Funding

  1. The Application Guidelines and Instructions reference a general cost incentive of 5 cents per pound for all Tire Incentive Program (TIP)-eligible products sold and shipped (regardless whether the products are included in the TIP award). Please clarify the meaning of “regardless whether the products are included in the TIP award.”

    The general cost incentive includes all TIP-eligible products an applicant manufactures. This includes products for which the applicant is requesting a TIP product incentive as well as any other Tire Derived Product (TDP) that the applicant manufacturers (either their own or for others on a contract basis) that would otherwise be eligible for the TIP. Products that are specifically not eligible such as: rubber mulch/bark; tire-derived aggregate; crumb rubber (as a singular, intermediate product), synthetic turf-infill; rubberized sidewalks and tree wells; loose-fill, pour-in-place and playground tiles; sports tracks; and similar type products that may have benefited from the TDP Grant Program would not qualify to be included for the general cost incentive.

  2. If an applicant is also a TIP1 grantee, when calculating the 25 percent maximum general cost incentive for all product categories, would the applicant include their TIP1 products or TIP2 new products?

    The applicant would include only TIP2 eligible products when calculating the 25 percent maximum general cost incentive. However, sales of the TIP1 products can be included when claiming the general cost incentive.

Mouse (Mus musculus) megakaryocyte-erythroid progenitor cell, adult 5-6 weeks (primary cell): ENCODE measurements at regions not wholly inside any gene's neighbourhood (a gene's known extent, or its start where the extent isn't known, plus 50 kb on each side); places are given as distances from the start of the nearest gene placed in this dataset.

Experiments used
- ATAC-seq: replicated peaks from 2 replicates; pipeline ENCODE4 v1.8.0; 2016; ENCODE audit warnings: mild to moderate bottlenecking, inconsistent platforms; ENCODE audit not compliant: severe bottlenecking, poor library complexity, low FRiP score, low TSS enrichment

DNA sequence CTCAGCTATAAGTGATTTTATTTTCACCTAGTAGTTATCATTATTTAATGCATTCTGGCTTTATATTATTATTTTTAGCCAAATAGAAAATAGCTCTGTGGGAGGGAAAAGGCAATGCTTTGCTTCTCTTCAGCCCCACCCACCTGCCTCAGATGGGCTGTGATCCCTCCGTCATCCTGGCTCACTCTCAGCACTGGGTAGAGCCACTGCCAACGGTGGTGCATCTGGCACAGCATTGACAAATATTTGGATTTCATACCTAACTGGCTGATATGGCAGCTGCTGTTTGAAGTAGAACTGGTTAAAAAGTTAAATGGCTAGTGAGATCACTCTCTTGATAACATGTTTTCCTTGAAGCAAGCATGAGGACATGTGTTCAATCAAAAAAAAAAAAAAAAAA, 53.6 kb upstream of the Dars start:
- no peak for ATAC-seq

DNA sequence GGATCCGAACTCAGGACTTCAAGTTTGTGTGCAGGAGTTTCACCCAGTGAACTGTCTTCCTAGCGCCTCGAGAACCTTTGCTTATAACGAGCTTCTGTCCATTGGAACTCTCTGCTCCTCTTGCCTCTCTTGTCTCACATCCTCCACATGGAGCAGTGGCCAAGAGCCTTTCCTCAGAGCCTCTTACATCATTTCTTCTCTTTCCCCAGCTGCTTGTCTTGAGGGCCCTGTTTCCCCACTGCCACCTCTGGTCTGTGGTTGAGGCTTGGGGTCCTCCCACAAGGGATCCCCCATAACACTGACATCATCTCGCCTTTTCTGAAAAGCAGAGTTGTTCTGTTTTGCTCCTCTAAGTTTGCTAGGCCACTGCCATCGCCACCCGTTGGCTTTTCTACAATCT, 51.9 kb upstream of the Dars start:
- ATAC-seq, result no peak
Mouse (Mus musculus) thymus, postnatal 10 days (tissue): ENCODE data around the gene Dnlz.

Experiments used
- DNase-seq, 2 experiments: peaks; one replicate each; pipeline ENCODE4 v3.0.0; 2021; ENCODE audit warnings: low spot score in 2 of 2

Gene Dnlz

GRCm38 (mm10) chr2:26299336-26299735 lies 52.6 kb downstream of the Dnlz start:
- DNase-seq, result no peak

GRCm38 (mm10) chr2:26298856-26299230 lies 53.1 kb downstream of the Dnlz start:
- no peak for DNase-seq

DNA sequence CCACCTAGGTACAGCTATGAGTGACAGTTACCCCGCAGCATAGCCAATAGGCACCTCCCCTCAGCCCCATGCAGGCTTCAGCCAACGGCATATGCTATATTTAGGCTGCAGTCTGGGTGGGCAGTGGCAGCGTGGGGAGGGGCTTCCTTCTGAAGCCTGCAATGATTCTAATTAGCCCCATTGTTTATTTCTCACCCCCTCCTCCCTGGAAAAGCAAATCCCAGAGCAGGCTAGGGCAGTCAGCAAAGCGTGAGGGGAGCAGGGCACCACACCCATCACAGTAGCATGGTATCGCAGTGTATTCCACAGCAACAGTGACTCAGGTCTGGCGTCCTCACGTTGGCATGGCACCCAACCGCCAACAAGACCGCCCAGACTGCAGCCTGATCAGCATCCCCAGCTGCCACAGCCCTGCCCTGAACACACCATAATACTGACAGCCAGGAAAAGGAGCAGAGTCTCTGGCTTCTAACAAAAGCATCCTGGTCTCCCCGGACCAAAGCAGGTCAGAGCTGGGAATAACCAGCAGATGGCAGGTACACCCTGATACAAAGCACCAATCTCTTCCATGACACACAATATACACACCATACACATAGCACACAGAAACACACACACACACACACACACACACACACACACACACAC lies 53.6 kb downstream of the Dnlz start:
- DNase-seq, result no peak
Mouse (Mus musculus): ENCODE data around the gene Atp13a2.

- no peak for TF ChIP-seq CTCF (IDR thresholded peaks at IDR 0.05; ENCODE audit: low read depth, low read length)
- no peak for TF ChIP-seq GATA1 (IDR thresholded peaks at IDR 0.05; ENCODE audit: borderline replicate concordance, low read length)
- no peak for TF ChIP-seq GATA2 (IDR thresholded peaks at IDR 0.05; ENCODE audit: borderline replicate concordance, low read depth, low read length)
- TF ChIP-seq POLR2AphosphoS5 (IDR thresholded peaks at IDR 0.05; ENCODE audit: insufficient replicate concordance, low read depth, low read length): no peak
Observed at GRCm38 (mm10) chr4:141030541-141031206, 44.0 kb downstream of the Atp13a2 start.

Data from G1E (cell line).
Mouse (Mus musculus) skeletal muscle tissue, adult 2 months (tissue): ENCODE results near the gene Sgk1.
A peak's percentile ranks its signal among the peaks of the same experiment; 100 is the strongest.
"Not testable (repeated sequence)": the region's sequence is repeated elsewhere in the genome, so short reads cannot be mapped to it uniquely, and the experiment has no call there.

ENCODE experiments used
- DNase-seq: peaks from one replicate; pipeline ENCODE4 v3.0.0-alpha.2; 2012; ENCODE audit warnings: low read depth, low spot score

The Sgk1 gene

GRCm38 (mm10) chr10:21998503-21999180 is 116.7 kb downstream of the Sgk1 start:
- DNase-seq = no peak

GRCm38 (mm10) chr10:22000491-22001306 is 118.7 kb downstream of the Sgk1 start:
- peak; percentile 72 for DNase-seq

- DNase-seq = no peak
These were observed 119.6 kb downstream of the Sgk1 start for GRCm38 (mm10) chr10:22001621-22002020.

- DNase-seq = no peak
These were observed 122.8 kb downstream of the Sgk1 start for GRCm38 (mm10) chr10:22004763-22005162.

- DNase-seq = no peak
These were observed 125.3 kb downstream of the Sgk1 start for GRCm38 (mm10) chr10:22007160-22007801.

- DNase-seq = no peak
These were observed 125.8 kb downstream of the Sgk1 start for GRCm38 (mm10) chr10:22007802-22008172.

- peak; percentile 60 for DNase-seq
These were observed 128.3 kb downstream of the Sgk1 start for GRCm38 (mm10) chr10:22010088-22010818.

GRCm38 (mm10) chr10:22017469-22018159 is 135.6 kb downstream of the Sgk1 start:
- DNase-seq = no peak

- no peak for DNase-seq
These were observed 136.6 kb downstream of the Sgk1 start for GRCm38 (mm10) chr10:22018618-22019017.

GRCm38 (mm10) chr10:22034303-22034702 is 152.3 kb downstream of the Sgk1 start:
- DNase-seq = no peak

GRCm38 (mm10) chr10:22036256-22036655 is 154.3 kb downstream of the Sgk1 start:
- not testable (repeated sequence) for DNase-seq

3. What modification to an existing Tire Derived Product (TDP) constitutes a new TDP? For example, if a company produces a 4 inch wide widget and modifies it to a 2 inch widget, would the 2 inch widget be considered a new TDP?

    The determination of whether an existing TDP has been sufficiently modified to be a new TDP would be based on whether there is a legitimate business and marketing rationale to support the modification. For example, changing the dimensions and/or weight of a product to satisfy previously un-met market need or to facilitate packaging and/or transportation demands would be sufficient. Making nominal changes in order to qualify as a new TDP would not be sufficient.

  4. Do the following materials qualify for the Tire Incentive Program (TIP) incentive?
    • Styrene-Butadiene Rubber (SBR)
    • Granulated Tire Rubber
    • Polymeric (Elastomeric, vulcanized)

    Products manufactured from crumb rubber from recycled California-generated waste tires (including truck tire buffings) are eligible under the TIP. In the past, tires were made from SBR (a synthetic material) and some people still (incorrectly) refer to crumb rubber from recycled waste tires as SBR. Today, SBR is one of several components in tires. That portion of products that contain SBR (exclusive of crumb rubber), elastomeric or vulcanized rubber are not eligible to receive a TIP incentive.

  5. Do 30 mesh truck tire buffings qualify for the incentive?

    Yes, products manufactured from 30 mesh truck tire buffings can qualify for the incentive.

Application

No questions were submitted in this category.

TIP FY 2014-15 | TIP Grants Home

Last updated: May 27, 2015
Tire Recycling, Cleanup, and Enforcement Grants, http://www.calrecycle.ca.gov/Tires/Grants/
Contact: (916) 341-5062 Grants@calrecycle.ca.gov